My wife and I go particularly out of our way on two items, making sure that the kids feel comfortable enough to have their friends over regularly and also monitoring the electronics. While they seem different enough, last night was a case where they intersected and we had to decide whether the electronic control would damage the kids’ willingness to have friends over. Can we be so controlling that the kids will cease having the friends over?
The situation was a gathering last night after the town’s Christmas Tree lighting ceremony, when multiple families and kids descended on a friends home for real hot chocolate and Christmas cookies. Afterwards, five teenage boys – ages 14 through 18 – and a third grader came back to our house for multiple activities. The youngster was spending the night with Youngest while the boys wanted to watch a movie and eat like locusts. The typical chaos reigned as the group entered, settled in and began to pillage the pantry and refrigerator like Vikings at a nobleman’s castle. As we got the younger kids settled, the older ones switched on the television and went to the On-Demand section to peruse and make a selection. When I returned to the kitchen, they had already started The Expendables with Stallone, Willis, Schwarzenegger, etc. The opening sequence of the film was the shoot-’em-up violence of any PG-13 film and I moved on to other tasks, thinking nothing of it until my wife called my attention to a scene in which someone was being waterboarded, to my wife’s horror. One or two questions yielded the information that the film indeed had an R rating, earned for gratuitous violence.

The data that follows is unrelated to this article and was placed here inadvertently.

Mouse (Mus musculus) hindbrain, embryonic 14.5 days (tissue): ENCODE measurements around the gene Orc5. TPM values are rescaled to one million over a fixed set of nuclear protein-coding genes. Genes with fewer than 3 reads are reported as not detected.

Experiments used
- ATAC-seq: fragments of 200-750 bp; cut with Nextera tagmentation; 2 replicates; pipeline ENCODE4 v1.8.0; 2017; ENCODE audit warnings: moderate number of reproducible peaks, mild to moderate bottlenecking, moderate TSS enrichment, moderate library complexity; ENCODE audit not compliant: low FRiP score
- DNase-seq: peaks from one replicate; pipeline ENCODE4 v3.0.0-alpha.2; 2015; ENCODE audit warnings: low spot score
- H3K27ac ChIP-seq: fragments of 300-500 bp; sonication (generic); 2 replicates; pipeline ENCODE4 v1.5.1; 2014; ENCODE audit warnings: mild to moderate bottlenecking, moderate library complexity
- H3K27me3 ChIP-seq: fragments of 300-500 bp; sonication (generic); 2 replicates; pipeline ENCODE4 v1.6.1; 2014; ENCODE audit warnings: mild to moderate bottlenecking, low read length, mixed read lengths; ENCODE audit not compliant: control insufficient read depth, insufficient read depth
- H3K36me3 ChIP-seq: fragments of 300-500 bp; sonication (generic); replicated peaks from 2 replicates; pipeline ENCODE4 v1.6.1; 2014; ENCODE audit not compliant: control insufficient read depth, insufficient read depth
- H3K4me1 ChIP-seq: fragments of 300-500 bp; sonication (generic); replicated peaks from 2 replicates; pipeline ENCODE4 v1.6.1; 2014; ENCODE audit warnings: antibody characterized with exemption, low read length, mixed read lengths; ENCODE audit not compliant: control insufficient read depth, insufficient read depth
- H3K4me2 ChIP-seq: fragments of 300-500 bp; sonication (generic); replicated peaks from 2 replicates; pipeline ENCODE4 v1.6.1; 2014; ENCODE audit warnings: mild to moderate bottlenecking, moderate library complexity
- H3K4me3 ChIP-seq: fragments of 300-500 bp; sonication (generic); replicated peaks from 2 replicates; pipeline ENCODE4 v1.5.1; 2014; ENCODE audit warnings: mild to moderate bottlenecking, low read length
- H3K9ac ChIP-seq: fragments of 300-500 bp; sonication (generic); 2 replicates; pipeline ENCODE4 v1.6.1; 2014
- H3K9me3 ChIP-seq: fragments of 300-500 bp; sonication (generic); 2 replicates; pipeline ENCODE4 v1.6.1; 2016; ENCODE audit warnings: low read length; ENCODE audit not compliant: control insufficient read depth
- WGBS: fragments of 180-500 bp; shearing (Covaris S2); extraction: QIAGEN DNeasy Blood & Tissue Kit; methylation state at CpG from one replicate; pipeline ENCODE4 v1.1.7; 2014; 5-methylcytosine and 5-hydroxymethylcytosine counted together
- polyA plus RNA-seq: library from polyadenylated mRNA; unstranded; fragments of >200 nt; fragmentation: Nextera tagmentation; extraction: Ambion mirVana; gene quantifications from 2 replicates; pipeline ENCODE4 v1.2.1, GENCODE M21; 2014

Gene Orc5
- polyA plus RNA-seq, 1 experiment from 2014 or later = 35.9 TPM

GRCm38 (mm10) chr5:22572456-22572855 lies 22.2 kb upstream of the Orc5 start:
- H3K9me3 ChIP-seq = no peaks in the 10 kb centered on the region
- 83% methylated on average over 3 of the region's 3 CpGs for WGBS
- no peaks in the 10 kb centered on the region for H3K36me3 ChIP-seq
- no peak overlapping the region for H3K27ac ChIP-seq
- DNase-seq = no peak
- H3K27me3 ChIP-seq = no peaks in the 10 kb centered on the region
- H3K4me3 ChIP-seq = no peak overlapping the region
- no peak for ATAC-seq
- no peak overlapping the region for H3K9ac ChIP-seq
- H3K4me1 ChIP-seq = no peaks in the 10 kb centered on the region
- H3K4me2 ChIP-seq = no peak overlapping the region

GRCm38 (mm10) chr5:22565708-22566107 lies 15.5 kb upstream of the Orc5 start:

We’ve not only monitored and controlled electronic usage, but we’ve always been strict with the movie rating system and have on any number of occasions shot down a movie request because of the proposed movie’s rating. My wife left the decision on handling it to me and after a short while to think, I left the movie run but joined the kids so that there was indeed parental supervision. The gist of the thought process was that this kind of movie would be seen by any of the others and the concern that if I were to embarass them, the willingness to bring others into the house would falter. It wasn’t a movie that I would’ve permitted them to attend and the boys did get one over on me. After the movie, I spoke to my kids and told them bluntly that any future movies would have to be cleared with me first or else I would end it at that moment, regardless of the embarasssment.
In retrospect, I wish that I had just ended the film then and there. While this wasn’t a situation that demanded immediate action – like drinking, partying or fighting – I should have made the boys toe the line so that they don’t begin to believe that I can be rolled. The kids will sometimes get one over me but it doesn’t mean that I have to accede to the con.